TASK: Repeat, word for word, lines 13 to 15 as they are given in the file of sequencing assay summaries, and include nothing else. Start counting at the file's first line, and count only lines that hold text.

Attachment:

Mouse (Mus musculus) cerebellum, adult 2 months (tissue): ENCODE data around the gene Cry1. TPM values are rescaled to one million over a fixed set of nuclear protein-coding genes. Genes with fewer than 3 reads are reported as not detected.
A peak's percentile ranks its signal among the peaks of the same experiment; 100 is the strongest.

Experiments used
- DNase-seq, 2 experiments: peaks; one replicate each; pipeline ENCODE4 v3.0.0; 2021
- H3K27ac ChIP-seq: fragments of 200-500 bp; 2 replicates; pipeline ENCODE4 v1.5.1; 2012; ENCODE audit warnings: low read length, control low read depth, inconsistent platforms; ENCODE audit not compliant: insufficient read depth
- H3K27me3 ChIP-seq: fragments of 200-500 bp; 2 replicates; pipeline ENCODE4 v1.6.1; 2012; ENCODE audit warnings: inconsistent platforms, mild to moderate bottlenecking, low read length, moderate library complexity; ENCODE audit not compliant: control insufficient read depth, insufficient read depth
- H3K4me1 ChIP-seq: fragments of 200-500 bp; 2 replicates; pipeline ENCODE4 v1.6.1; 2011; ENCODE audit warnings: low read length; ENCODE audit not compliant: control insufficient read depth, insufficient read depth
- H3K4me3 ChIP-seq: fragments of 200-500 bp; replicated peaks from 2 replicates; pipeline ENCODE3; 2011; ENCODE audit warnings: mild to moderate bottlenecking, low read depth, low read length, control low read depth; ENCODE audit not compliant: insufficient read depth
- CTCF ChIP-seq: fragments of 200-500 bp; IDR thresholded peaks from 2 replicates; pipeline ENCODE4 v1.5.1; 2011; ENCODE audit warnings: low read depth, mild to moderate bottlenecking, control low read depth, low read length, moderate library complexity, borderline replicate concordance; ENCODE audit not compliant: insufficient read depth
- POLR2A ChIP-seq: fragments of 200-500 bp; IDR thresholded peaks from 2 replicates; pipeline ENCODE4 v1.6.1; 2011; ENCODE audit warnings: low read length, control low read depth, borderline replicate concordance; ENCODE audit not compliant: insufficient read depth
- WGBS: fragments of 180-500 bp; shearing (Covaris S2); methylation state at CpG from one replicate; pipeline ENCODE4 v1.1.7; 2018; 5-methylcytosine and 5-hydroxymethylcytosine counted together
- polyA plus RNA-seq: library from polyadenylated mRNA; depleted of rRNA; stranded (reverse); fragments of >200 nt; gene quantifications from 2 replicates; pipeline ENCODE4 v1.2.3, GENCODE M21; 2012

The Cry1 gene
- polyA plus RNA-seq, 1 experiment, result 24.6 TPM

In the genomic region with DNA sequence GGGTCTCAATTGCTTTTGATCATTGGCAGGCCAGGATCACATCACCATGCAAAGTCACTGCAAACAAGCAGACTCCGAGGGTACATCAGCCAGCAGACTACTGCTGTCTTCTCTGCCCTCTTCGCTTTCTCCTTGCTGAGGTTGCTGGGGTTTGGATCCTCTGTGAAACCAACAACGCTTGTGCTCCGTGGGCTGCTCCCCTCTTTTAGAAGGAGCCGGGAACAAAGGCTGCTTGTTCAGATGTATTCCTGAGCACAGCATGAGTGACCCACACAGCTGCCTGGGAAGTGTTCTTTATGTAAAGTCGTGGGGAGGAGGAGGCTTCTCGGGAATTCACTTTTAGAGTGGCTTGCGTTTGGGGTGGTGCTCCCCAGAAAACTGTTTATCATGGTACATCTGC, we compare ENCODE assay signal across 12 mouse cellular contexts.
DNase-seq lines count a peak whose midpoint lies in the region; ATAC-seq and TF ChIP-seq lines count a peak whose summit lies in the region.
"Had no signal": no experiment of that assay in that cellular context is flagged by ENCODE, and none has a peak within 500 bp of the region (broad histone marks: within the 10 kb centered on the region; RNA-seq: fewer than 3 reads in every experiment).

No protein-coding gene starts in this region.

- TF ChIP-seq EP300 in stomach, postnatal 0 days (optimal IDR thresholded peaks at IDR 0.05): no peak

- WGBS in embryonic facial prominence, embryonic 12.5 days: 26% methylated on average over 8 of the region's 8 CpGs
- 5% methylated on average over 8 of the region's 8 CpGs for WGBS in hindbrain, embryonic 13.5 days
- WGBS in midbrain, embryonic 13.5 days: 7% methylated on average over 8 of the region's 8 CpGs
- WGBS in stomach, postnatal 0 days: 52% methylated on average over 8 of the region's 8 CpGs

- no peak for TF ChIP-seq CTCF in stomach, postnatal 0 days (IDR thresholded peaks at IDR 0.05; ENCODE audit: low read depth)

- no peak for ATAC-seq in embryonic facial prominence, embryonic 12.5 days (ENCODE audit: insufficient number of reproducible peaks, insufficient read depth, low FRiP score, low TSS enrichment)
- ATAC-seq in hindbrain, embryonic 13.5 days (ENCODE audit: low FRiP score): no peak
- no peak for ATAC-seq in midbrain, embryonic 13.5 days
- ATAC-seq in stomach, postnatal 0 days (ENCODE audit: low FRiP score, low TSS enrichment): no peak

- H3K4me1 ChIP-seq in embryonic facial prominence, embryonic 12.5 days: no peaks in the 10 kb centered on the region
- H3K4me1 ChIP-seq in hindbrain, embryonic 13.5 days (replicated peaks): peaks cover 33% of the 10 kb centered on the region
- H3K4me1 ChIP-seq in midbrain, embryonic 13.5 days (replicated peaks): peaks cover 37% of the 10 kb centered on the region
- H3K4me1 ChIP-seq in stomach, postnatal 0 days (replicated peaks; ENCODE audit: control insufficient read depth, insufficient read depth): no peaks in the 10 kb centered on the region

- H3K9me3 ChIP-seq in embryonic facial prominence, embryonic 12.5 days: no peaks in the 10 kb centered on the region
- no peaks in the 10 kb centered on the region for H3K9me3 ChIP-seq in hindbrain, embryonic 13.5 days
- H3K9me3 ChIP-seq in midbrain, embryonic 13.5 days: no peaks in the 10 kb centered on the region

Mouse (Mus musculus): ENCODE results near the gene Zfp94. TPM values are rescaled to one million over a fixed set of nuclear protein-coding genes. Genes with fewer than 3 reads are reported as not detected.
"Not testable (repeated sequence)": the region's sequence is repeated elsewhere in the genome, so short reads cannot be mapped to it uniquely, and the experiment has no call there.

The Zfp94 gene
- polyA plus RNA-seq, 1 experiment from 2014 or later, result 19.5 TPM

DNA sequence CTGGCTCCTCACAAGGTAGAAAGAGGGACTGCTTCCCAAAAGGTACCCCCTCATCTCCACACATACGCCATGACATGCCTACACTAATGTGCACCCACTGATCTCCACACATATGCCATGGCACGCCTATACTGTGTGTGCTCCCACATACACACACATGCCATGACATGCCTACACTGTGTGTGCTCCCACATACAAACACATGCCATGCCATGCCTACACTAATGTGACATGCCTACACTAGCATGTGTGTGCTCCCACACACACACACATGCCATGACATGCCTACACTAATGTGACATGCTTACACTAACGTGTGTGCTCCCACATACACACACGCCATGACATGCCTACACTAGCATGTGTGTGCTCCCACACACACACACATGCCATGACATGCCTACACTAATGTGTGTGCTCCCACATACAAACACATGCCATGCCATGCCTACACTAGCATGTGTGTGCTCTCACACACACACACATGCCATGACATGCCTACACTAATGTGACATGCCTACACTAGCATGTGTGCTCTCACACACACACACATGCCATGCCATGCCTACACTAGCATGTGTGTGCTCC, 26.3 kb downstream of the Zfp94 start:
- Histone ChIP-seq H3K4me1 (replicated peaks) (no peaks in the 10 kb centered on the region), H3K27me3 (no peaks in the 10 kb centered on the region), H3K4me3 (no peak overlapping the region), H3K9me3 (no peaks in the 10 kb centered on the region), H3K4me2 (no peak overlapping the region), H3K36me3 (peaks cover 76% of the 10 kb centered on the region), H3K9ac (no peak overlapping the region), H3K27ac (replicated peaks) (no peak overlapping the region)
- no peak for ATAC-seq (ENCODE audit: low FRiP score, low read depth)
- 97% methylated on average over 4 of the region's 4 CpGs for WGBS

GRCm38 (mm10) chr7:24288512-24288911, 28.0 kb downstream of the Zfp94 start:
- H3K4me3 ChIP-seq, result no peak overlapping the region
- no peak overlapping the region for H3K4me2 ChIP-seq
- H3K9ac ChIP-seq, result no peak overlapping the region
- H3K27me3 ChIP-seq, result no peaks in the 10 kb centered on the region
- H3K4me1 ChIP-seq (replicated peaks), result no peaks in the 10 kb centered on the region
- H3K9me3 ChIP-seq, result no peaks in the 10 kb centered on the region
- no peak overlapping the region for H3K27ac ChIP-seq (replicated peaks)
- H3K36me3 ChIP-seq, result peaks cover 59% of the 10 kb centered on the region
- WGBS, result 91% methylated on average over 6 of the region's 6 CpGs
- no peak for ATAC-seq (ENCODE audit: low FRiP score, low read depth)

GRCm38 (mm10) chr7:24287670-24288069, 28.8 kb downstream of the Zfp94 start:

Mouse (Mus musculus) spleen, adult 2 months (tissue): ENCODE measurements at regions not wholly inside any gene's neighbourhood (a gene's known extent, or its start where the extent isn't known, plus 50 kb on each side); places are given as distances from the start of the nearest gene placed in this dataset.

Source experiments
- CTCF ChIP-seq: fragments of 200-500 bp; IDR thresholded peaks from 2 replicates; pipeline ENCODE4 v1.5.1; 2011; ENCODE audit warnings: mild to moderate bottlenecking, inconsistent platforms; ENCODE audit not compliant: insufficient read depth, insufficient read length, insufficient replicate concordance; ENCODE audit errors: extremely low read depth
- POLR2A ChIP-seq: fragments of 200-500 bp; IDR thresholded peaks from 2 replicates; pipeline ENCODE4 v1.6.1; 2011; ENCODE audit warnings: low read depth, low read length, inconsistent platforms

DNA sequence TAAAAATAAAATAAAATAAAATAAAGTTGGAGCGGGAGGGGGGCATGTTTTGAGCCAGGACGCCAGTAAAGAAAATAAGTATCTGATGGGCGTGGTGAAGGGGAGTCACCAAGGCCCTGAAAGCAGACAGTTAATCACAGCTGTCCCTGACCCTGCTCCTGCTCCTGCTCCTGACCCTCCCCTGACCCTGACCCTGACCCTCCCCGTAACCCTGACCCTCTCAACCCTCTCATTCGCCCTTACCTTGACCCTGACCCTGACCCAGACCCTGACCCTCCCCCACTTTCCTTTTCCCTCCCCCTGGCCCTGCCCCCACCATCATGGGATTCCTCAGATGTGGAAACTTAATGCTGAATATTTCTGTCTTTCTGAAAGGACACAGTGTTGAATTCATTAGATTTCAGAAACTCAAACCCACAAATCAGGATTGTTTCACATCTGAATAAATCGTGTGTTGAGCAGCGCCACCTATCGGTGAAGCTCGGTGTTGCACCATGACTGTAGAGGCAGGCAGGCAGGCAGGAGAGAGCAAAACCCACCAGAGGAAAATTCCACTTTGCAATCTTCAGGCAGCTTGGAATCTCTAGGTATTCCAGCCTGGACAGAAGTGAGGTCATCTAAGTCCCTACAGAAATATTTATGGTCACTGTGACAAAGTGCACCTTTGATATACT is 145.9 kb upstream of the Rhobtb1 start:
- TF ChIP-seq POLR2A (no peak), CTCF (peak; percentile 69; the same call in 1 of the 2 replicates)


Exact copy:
The Cry1 gene
- polyA plus RNA-seq, 1 experiment, result 24.6 TPM

In the genomic region with DNA sequence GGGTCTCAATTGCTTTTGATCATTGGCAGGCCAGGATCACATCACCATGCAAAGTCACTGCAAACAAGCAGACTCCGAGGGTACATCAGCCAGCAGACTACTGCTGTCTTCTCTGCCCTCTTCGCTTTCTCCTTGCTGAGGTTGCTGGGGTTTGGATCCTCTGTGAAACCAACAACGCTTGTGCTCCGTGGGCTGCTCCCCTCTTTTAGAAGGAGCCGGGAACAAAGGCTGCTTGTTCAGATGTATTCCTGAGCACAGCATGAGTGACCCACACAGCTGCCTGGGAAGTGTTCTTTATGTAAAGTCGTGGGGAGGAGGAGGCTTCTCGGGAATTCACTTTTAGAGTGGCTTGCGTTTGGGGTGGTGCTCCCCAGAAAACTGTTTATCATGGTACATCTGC, we compare ENCODE assay signal across 12 mouse cellular contexts.